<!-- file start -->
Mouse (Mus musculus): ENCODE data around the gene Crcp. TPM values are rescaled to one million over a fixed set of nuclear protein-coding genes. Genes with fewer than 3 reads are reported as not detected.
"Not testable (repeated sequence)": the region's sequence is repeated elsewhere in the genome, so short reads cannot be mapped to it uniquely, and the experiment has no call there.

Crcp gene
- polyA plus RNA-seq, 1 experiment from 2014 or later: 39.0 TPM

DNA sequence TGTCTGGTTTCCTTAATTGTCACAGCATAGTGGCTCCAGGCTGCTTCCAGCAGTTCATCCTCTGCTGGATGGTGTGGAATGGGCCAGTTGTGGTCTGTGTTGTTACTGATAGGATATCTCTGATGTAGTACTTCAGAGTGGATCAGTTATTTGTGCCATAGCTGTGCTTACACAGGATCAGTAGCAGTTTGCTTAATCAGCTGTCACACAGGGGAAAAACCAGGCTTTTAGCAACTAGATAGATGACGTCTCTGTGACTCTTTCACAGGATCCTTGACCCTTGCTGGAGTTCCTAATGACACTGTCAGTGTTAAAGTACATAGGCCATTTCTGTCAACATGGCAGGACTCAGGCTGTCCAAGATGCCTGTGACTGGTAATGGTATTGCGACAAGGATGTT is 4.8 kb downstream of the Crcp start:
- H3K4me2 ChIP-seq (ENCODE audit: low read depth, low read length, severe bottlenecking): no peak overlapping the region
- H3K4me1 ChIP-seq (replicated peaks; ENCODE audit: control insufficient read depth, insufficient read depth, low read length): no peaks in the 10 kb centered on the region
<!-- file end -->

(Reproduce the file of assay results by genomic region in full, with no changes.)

Mouse (Mus musculus): ENCODE data around the gene Crcp. TPM values are rescaled to one million over a fixed set of nuclear protein-coding genes. Genes with fewer than 3 reads are reported as not detected.
"Not testable (repeated sequence)": the region's sequence is repeated elsewhere in the genome, so short reads cannot be mapped to it uniquely, and the experiment has no call there.

Crcp gene
- polyA plus RNA-seq, 1 experiment from 2014 or later: 39.0 TPM

DNA sequence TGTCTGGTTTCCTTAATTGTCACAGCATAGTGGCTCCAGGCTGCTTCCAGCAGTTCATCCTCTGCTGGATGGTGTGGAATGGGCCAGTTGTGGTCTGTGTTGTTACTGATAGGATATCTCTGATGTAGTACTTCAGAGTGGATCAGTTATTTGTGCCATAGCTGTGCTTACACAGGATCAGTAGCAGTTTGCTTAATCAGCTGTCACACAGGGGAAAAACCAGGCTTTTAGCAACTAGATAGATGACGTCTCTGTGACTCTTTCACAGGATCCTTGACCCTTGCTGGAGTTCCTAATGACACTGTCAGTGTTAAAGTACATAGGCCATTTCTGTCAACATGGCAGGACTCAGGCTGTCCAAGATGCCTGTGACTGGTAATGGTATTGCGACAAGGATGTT is 4.8 kb downstream of the Crcp start:
- H3K4me2 ChIP-seq (ENCODE audit: low read depth, low read length, severe bottlenecking): no peak overlapping the region
- H3K4me1 ChIP-seq (replicated peaks; ENCODE audit: control insufficient read depth, insufficient read depth, low read length): no peaks in the 10 kb centered on the region